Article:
Artist Biography

Maurice Galbraith Cullen, a Canadian landscape painter, was born in Saint John’s, Newfoundland, in 1866. Cullen moved to Montreal with his family as a young child, where he began training as a sculptor at the Conseil des arts et manufactures, under Louis-Philippe Hebert. In 1889, Cullen moved to Paris, France, where he studied painting at Ecole des Beaux-arts. In Paris, he became familiar with the French Impressionists, whose work was considered revolutionary at the time. He adopted their use of light and colour in his own paintings.

In 1895, Cullen returned to Montreal and introduced fellow Canadian artists William Brymner and James Morris to the Impressionist approach. Through their exhibitions and teachings, these three artists made Impressionist-style painting of Canadian scenery popular. In time, Cullen became famous for his Impressionist paintings of the cityscapes of Montreal, especially night scenes with glistening lights. He also became one of Canada’s great painters of snow.

In 1918, Cullen was appointed by the Canadian War Memorials Fund to depict Canadian experiences in World War I. His dark paintings show that the artist struggled with the depressing subject matter. After the war, Cullen continued to paint in his Impressionist style.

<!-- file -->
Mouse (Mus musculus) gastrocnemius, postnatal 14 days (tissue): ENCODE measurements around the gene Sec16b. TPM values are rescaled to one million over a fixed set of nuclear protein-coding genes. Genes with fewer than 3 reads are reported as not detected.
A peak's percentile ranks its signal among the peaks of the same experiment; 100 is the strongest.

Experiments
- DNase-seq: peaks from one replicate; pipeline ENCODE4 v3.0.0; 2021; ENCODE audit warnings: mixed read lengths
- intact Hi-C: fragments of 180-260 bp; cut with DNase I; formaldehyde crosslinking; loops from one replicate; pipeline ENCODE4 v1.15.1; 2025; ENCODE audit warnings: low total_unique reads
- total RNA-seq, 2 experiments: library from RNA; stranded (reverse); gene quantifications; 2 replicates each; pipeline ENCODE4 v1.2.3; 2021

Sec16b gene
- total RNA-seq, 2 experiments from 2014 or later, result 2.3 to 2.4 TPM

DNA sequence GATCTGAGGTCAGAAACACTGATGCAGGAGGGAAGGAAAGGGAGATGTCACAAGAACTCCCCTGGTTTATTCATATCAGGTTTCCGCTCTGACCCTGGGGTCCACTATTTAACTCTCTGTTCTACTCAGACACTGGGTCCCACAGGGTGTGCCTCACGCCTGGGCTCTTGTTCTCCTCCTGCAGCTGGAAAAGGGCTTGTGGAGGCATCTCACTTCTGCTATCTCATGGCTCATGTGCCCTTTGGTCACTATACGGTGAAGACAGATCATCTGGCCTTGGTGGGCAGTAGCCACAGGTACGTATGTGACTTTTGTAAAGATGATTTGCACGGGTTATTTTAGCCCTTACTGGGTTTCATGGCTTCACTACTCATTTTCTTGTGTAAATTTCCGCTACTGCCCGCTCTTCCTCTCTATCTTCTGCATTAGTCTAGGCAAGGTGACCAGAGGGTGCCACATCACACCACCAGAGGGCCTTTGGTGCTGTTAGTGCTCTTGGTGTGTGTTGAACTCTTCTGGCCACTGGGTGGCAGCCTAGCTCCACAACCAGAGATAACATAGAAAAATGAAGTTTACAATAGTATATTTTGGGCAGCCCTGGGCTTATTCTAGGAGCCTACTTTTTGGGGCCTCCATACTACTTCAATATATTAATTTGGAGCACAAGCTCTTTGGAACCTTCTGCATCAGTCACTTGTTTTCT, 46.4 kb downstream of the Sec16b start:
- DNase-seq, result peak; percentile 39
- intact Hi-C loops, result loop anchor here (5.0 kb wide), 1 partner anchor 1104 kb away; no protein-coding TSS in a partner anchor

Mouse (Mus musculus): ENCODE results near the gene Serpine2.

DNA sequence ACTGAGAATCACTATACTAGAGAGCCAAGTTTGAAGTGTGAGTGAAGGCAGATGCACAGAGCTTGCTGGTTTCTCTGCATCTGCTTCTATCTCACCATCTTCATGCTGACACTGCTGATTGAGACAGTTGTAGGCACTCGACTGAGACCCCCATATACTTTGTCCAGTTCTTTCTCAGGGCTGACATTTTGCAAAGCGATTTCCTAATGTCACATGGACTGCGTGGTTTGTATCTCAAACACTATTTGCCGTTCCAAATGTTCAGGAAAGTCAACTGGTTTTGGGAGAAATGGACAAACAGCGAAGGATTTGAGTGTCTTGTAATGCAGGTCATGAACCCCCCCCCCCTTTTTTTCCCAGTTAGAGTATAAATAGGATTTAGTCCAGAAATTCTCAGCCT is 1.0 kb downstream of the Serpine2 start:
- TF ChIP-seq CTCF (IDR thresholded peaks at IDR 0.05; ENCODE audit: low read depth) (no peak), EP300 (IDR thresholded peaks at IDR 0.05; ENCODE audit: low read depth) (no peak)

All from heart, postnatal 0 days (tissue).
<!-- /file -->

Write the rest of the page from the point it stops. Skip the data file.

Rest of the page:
Maurice Cullen was recognized and celebrated throughout his career. In 1895, he was the first Canadian to be elected member of Société nationale des Beaux-arts, Paris. In 1899, he was elected associate member of the Royal Canadian Academy of Arts. In 1911 and 1913, he was awarded the Jessie Dow Prize from the Art Association of Montreal. In 1912, he was elected first vice-president of the Arts Club, Montreal.

Maurice Cullen died in 1934 in Chambly, Québec.